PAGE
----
INDEPENDENT SCHOOL DISTRICT 196 Rosemount, Minnesota 603.2.2.6P

Rosemount, Minnesota
Educating our students to reach their full potential
July 1993
May 2002
Access to Resources and Services in the School Library Media Program:
An Interpretation of the Library Bill of Rights
The school library media program plays a unique role in promoting intellectual
freedom. It serves as a point of voluntary access to information and ideas and as a
learning laboratory for students as they acquire critical thinking and problem solving
skills needed in a pluralistic society. Although the educational level and program of
the school necessarily shape the resources and services of a school library media
program, the principles of the Library Bill of Rights apply equally to all libraries,
including school library media programs.
School library media professionals assume a leadership role in promoting the
principles of intellectual freedom within the school by providing resources and services
that create and sustain an atmosphere of free inquiry. School library media
professionals work closely with teachers to integrate instructional activities in
classroom units designed to equip students to locate, evaluate, and use a broad range
of ideas effectively. Through resources, programming, and educational processes,
students and teachers experience the free and robust debate characteristic of a
democratic society.
School library media professionals cooperate with other individuals in building
collections of resources appropriate to the development and maturity levels of
students. These collections provide resources which support the curriculum and are
consistent with the philosophy, goals, and objectives of the school district. Resources
in school library media collections represent diverse points of view and current as well
as historic issues.
While English is, by history and tradition, the customary language of the United
States, the languages in use in any given community may vary. Schools serving
communities in which other languages are used make efforts to accommodate the
needs of students for whom English is a second language. To support these efforts,
and to ensure equal access to resources and services, the school library media
program provides resources which reflect the linguistic pluralism of the community.
Members of the school community involved in the collection development process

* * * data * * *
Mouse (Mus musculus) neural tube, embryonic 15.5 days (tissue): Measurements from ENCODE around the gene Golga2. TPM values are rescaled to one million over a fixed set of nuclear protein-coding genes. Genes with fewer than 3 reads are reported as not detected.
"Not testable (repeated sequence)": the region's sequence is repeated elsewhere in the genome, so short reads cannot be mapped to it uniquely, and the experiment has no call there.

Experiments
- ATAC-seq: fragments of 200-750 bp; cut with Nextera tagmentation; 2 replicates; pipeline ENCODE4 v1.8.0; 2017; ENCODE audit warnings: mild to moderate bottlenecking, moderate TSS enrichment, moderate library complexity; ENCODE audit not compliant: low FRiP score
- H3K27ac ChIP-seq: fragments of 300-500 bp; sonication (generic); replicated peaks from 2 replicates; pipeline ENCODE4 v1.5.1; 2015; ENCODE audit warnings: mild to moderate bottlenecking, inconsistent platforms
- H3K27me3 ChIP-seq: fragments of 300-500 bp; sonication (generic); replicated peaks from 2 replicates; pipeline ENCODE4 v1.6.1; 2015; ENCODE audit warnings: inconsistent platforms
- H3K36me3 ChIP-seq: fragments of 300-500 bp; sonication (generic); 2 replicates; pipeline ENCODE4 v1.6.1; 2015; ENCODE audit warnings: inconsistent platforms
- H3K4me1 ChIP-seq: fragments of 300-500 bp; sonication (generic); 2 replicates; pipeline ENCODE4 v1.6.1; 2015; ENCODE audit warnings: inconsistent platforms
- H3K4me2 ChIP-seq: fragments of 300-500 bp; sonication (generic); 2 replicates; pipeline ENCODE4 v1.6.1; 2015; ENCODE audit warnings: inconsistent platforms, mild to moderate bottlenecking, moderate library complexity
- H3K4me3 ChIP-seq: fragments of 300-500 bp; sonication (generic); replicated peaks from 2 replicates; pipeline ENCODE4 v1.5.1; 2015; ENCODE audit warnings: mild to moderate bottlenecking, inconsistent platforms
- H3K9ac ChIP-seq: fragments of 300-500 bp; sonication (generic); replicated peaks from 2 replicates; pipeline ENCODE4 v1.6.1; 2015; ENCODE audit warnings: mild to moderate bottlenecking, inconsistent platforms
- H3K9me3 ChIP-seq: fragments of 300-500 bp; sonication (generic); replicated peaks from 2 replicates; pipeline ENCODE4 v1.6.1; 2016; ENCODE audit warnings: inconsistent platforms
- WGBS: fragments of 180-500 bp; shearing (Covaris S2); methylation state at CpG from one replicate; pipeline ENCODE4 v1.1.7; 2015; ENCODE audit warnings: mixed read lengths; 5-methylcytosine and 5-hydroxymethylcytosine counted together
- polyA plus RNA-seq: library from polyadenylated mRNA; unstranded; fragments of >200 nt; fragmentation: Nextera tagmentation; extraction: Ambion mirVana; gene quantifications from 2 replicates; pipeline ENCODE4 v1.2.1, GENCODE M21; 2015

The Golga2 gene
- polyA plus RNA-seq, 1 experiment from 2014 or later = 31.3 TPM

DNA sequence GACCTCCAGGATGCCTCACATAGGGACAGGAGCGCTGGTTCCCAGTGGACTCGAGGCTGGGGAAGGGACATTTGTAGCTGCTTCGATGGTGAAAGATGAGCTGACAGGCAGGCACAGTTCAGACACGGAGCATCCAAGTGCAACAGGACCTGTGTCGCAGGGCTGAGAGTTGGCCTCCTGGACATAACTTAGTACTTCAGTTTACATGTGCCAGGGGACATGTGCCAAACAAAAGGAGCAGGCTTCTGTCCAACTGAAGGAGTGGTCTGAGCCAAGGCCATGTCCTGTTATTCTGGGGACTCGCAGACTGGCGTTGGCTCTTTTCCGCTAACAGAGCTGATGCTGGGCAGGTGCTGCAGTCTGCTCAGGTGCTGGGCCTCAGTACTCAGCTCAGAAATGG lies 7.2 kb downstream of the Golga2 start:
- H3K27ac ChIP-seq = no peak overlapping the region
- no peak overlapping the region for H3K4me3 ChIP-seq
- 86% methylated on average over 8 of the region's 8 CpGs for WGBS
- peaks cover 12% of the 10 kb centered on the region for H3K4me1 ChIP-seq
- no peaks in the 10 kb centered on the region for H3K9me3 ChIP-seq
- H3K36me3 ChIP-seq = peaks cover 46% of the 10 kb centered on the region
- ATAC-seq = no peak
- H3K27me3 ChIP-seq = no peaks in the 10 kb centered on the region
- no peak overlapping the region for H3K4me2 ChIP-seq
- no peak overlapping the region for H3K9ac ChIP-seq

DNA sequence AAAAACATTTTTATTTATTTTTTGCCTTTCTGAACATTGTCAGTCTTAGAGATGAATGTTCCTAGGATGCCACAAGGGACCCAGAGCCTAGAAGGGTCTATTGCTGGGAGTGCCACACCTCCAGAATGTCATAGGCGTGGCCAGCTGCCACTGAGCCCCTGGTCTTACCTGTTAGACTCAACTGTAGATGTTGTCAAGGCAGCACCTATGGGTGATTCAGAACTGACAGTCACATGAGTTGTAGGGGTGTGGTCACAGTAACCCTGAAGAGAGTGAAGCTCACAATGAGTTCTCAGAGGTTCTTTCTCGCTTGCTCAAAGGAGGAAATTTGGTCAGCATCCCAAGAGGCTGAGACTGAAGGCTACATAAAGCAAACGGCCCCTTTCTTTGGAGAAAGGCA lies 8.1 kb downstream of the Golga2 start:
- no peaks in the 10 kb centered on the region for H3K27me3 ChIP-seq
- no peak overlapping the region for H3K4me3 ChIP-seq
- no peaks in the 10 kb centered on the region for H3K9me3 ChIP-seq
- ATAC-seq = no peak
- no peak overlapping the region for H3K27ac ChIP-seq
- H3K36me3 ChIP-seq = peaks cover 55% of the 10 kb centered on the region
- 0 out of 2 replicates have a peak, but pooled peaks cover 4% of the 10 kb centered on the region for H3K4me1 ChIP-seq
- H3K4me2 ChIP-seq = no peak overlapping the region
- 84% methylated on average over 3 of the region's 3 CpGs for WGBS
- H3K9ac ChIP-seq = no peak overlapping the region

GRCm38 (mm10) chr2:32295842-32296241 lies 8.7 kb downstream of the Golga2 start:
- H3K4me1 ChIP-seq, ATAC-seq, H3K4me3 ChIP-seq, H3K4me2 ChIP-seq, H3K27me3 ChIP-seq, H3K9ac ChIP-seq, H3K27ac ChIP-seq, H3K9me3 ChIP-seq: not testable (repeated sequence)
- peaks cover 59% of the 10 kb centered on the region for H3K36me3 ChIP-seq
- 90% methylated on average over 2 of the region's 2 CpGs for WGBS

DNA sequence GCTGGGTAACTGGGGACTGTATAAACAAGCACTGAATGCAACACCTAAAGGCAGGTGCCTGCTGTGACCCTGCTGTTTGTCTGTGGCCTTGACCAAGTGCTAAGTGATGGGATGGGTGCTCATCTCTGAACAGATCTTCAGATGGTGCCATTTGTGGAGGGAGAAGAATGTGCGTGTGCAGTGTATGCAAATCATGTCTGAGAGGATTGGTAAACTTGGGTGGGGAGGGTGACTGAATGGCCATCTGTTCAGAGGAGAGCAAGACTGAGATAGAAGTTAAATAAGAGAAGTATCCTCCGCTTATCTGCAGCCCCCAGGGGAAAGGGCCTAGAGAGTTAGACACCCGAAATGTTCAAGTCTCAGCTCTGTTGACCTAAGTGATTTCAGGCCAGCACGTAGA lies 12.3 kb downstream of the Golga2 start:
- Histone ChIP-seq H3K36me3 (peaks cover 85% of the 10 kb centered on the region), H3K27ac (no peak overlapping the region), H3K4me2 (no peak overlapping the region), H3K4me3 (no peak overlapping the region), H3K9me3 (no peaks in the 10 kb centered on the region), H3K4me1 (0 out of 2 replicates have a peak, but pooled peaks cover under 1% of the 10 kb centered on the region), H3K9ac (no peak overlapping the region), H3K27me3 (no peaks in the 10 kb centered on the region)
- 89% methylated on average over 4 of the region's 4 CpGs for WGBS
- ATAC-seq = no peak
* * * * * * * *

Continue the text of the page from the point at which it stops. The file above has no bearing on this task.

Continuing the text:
employ educational criteria to select resources unfettered by their personal, political,
social, or religious views. Students and educators served by the school library media
program have access to resources and services free of constraints resulting from
personal, partisan, or doctrinal disapproval. School library media professionals resist
efforts by individuals or groups to define what is appropriate for all students or
teachers to read, view, hear or access via electronic means.
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Major barriers between students and resources include but are not limited to:
imposing age or grade level restrictions on the use of resources, limiting the use of
interlibrary loan and access to electronic information, charging fees for information in
specific formats, requiring permission from parents or teachers, establishing restricted
shelves or closed collections, and labeling. Policies, procedures, and rules related to
the use of resources and services support free and open access to information.
The school board adopts policies that guarantee students access to a broad range of
ideas. These include policies on collection development and procedures for the review
of resources about which concerns have been raised. Such policies, developed by
persons in the school community, provide for a timely and fair hearing and assure
that procedures are applied equitably to all expressions of concern. School library
media professionals implement district policies and procedures in the school.
Adopted July 2, 1986; amended January 10, 1990; July 12, 2000, by the American Library
Association Council.
procedures/600 series/603.2.2.6P
Graphic Arts/5-15-02